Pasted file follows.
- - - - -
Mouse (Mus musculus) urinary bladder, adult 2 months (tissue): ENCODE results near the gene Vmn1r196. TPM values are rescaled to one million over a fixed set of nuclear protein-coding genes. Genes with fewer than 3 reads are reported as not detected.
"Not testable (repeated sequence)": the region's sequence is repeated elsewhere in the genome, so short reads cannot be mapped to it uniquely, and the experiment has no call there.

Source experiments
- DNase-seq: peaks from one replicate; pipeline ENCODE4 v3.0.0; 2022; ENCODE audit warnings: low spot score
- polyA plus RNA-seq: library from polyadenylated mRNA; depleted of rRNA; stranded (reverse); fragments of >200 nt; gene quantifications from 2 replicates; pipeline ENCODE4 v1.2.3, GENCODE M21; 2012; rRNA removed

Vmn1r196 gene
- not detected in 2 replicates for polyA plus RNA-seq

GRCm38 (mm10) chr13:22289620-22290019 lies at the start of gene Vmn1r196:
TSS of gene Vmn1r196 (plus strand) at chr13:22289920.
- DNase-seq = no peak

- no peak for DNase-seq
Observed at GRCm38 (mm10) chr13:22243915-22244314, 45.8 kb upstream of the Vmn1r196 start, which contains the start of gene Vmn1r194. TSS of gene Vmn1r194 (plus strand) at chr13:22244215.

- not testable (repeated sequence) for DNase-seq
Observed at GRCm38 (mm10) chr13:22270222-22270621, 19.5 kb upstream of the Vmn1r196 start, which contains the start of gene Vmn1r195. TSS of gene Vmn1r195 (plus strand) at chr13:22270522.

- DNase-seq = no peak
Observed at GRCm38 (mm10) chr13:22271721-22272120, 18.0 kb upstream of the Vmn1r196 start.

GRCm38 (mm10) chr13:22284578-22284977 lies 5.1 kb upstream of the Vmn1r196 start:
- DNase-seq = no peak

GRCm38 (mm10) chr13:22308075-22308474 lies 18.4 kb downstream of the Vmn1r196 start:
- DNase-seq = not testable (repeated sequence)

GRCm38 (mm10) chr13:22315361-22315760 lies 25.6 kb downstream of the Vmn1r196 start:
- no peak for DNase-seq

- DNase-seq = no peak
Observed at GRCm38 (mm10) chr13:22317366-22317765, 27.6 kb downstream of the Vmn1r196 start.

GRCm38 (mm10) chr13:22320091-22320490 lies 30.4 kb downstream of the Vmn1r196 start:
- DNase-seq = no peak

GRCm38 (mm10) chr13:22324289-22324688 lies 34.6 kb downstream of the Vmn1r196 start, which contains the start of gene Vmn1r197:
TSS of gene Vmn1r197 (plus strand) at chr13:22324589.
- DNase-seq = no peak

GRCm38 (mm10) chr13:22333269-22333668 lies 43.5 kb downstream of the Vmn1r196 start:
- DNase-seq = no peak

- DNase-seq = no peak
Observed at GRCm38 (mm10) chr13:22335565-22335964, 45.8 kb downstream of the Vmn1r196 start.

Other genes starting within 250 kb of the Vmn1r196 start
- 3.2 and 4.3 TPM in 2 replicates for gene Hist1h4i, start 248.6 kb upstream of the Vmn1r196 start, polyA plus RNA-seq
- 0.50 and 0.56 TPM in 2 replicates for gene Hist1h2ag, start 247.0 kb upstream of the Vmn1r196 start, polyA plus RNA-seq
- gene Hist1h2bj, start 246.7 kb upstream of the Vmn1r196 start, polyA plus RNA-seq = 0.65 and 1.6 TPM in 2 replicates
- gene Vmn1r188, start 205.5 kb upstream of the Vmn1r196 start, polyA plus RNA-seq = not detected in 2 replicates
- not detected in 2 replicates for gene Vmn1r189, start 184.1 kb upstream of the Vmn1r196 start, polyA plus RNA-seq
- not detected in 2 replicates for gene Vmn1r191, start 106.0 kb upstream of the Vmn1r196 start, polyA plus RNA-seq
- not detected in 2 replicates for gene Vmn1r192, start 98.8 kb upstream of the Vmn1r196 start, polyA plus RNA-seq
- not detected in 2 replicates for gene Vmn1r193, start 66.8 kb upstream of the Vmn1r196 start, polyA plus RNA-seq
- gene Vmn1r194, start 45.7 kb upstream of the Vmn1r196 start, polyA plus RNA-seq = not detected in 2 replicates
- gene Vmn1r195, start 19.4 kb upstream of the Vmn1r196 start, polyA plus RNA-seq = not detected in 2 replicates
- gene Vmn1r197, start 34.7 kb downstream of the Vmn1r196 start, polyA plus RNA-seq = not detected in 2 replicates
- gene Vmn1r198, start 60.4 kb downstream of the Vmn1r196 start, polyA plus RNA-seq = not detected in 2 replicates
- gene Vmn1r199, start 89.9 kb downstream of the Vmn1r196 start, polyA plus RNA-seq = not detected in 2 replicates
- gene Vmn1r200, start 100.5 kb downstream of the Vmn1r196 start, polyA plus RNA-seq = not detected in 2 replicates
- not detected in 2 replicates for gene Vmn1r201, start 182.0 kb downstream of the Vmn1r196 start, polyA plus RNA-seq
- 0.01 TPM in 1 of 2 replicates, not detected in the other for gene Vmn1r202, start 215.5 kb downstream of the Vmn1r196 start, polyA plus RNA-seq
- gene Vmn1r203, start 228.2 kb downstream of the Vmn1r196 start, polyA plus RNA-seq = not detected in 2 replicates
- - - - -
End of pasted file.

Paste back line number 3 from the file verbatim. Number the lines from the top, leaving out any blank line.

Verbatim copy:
Source experiments